As I’ve written plenty of times, I’ve never been much of a “joiner” of groups, clubs, or organizations. In the span of less than one year I’ve resigned from two fairly large organizations – one that leans left and one that leans right. Previously it was my bargaining unit, which is a fairly large federal union. Now I’ve resigned from the Republican Party.
I’ve been in unions since before I was old enough to vote, and I’ve been a Republican my entire voting life. Neither of these decisions were made lightly and were a culmination of a number of issues over the years. But mostly it was the age old adage of “I didn’t leave the (fill in the blank), it left me“. With the union, I just couldn’t stomach supporting an organization (financially or otherwise) that had a diametrically opposed philosophy from my own while supporting politicians that I wouldn’t even shake the hand of. Sure, my pay went up because of their efforts (along with my dues) – but at a time when the country couldn’t afford it. If people think corporations are the only selfish and greedy ones, they need to wake up to the real world.
As far as becoming politically unaffiliated, that’s more a reflection on local politics rather than national politics – although our national leaders could maybe grow a spine and stick to their guns, that is why they were elected. And I’m fully aware that being a Republican in Boulder County is like being a capitalist in the former Soviet Union. But that doesn’t mean they should do things to make it worse, does it?
There were things done in the recent local election, or more specifically, things not done, that defied logic and strategy. I wasn’t directly involved in any campaigns, but it was pretty clear what was going on. Some of the “powers-that-be” operated in a way that proved their detractors right, and I’ve never been a big fan of the “old guard” or “old/big money” in Longmont – and the feeling is clearly mutual. Some people just don’t like it when you make it clear you’re not going to “play ball”. I’ve never claimed to own this town, and neither should they.
It’s not necessary to get any more specific than that, but people should know who and what I’m talking about – and that includes political friends and enemies.
And as far as my detractors go you can cram the “right wing blogger” description up sideways. Sure, my writings are full of anti-leftwing diatribes and that will never change. But being anti one thing does not make someone necessarily something else – except for the simpletons who throw that term around. Look through all of my former and current websites and I don’t carry the water for the Republican Party or any right-wing agenda. But I didn’t quit this party to prove that point.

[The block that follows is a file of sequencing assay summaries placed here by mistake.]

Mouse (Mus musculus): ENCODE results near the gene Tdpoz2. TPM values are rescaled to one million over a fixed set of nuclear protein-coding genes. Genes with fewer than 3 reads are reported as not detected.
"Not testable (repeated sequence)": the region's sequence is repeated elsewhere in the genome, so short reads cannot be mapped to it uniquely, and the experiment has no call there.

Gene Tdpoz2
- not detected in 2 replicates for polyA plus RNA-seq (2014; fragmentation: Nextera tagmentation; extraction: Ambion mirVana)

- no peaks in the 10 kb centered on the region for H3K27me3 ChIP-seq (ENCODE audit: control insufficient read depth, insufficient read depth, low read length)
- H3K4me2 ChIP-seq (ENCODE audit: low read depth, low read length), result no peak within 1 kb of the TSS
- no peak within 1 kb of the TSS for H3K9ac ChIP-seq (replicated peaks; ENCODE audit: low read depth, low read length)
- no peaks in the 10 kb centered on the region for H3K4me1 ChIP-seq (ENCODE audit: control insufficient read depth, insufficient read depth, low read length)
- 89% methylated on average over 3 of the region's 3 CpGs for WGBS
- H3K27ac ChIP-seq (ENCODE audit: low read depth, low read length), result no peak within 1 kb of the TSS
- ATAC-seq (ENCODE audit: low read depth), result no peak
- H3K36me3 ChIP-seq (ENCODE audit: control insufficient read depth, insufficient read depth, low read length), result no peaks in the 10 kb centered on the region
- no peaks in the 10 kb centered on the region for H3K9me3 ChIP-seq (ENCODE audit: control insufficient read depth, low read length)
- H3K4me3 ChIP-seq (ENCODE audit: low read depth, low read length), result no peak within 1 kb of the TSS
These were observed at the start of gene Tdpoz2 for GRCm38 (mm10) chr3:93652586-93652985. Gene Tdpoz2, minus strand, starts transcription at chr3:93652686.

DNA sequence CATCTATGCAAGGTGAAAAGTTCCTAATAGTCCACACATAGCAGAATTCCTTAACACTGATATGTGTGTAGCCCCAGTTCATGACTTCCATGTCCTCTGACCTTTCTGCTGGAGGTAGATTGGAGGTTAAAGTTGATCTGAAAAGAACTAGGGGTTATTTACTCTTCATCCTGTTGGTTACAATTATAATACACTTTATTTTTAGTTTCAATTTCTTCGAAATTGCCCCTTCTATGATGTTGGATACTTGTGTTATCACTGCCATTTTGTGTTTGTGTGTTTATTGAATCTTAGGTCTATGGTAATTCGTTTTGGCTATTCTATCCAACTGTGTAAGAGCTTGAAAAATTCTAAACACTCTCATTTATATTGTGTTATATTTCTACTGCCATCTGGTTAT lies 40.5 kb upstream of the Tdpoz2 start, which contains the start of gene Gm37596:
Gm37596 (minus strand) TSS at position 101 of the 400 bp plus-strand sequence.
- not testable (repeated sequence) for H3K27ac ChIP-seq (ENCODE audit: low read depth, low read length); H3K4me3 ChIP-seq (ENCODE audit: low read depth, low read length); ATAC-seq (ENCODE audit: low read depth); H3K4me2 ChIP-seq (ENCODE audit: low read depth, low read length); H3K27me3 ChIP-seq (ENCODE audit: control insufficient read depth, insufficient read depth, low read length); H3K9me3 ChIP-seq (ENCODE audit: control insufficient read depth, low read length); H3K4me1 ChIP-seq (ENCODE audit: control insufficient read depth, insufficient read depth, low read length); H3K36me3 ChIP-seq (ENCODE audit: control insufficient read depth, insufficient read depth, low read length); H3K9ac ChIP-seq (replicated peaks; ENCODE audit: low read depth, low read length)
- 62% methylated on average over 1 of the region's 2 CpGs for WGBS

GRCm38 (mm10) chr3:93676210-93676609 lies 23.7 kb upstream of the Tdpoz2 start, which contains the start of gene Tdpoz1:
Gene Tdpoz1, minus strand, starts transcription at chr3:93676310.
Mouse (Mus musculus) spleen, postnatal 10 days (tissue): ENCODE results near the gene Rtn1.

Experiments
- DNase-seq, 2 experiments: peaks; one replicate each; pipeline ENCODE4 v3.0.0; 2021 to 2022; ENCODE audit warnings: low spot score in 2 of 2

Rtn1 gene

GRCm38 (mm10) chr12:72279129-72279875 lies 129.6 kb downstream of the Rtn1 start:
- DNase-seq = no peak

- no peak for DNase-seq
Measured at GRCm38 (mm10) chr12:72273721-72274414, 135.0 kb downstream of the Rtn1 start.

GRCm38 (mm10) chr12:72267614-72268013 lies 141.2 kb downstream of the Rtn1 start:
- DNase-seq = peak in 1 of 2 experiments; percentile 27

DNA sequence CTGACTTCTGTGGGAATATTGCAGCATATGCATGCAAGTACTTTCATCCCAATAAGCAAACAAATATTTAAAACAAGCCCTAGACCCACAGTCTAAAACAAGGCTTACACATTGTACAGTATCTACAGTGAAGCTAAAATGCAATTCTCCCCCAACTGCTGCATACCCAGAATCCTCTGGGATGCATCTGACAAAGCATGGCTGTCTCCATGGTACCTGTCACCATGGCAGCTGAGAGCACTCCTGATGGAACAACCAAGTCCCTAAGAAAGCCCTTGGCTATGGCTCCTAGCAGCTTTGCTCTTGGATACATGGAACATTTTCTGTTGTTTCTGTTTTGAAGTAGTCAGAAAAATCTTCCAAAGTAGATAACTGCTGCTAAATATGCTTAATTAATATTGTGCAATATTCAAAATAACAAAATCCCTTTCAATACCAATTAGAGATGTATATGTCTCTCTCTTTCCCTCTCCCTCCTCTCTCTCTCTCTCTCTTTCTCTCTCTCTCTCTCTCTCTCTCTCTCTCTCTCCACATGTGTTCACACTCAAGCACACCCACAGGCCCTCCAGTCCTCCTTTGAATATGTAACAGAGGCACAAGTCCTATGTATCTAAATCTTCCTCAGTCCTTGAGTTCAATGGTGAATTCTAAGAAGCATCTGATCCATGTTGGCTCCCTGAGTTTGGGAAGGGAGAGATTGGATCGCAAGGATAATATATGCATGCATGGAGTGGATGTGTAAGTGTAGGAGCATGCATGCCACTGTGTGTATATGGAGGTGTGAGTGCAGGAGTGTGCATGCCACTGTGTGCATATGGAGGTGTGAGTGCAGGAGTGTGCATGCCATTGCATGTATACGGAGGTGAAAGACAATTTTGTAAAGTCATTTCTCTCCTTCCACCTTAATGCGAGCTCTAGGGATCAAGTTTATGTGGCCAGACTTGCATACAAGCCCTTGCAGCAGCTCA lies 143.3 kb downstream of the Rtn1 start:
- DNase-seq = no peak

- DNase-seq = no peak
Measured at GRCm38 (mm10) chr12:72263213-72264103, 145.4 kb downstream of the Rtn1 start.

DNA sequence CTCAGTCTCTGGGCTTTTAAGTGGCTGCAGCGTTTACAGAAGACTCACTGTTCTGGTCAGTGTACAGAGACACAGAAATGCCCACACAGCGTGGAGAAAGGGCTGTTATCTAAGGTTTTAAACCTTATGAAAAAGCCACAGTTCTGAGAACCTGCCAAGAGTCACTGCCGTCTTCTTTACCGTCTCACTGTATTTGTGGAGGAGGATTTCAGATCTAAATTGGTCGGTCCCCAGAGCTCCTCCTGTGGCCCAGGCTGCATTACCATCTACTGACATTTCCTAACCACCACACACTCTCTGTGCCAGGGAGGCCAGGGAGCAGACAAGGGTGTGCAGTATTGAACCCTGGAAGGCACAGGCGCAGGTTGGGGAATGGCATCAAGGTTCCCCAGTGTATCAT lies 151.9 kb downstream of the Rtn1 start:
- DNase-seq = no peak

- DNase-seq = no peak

The final straw was how shortsightedness overcame long term benefits to Longmont, and the way I see it, it was out of selfishness and ego’s. It seemed to be more important to keep some kind of grip on power and control versus what’s best for the city in the long run. I am a pragmatist and realist above all else, but the strategy employed by some simply doesn’t see the forest for the trees.
Reading the above, someone might think I’m talking about Bryan Baum and the delay in conceding to Dennis Coombs. But it’s completely the opposite. Some people wanted to throw Mr. Baum under the bus (like they did in 2009) because they couldn’t control him. The same people had no qualms of letting others hang in the wind, because they couldn’t control them (I’m in that group, by the way). We all have our own thoughts, including Bryan Baum, but telling someone to pound it and you’re not for sale is a good thing. Unless you’re running for re-election apparently.
Obviously, I tend to not lean left and will be one of the more libertarian/conservative types of unaffiliated voters – especially fiscally. While some people, on both sides, have predicted and even proposed, that I was doing all of this for some political future possibilities, which I’ve repeatedly denied, I hope this makes this that much clearer. Since I can write and string a sentence or two together while speaking, I was a delegate once and was asked to be a precinct captain. I did not enjoy my single experience at being a delegate and knew rather quickly that sort of thing was not for me. Put simply, I’m just not a “party person” (the political kind, anyway) and never have been – as much as others may dearly want to portray otherwise.
I’ve always been a free agent, which to some “friendlies” is also known as a loose cannon. So be it. I’d rather have just myself to answer to than some organization that while on the one hand likes to make suggestions as to what might be a better way to handle things yet at the same time cuts their own throats.